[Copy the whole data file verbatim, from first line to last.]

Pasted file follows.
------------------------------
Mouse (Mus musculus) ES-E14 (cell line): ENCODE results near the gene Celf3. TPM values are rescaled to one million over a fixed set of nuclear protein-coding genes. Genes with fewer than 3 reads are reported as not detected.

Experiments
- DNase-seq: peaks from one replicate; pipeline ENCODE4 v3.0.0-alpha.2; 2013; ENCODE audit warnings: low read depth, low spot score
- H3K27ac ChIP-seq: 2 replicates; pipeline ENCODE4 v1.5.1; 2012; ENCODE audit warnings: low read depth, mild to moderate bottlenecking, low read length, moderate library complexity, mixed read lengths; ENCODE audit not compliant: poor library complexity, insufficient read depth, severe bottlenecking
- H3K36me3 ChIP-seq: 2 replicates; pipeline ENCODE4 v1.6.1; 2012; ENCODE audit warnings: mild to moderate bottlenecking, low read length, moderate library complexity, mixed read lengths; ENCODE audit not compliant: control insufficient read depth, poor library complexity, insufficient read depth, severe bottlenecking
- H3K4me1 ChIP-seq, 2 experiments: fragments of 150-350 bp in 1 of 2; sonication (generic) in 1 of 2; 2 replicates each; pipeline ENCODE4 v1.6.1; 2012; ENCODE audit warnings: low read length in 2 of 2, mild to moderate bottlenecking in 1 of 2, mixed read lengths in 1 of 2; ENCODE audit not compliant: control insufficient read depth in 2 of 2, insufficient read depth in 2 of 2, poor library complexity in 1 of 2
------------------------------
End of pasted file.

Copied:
Mouse (Mus musculus) ES-E14 (cell line): ENCODE results near the gene Celf3. TPM values are rescaled to one million over a fixed set of nuclear protein-coding genes. Genes with fewer than 3 reads are reported as not detected.

Experiments
- DNase-seq: peaks from one replicate; pipeline ENCODE4 v3.0.0-alpha.2; 2013; ENCODE audit warnings: low read depth, low spot score
- H3K27ac ChIP-seq: 2 replicates; pipeline ENCODE4 v1.5.1; 2012; ENCODE audit warnings: low read depth, mild to moderate bottlenecking, low read length, moderate library complexity, mixed read lengths; ENCODE audit not compliant: poor library complexity, insufficient read depth, severe bottlenecking
- H3K36me3 ChIP-seq: 2 replicates; pipeline ENCODE4 v1.6.1; 2012; ENCODE audit warnings: mild to moderate bottlenecking, low read length, moderate library complexity, mixed read lengths; ENCODE audit not compliant: control insufficient read depth, poor library complexity, insufficient read depth, severe bottlenecking
- H3K4me1 ChIP-seq, 2 experiments: fragments of 150-350 bp in 1 of 2; sonication (generic) in 1 of 2; 2 replicates each; pipeline ENCODE4 v1.6.1; 2012; ENCODE audit warnings: low read length in 2 of 2, mild to moderate bottlenecking in 1 of 2, mixed read lengths in 1 of 2; ENCODE audit not compliant: control insufficient read depth in 2 of 2, insufficient read depth in 2 of 2, poor library complexity in 1 of 2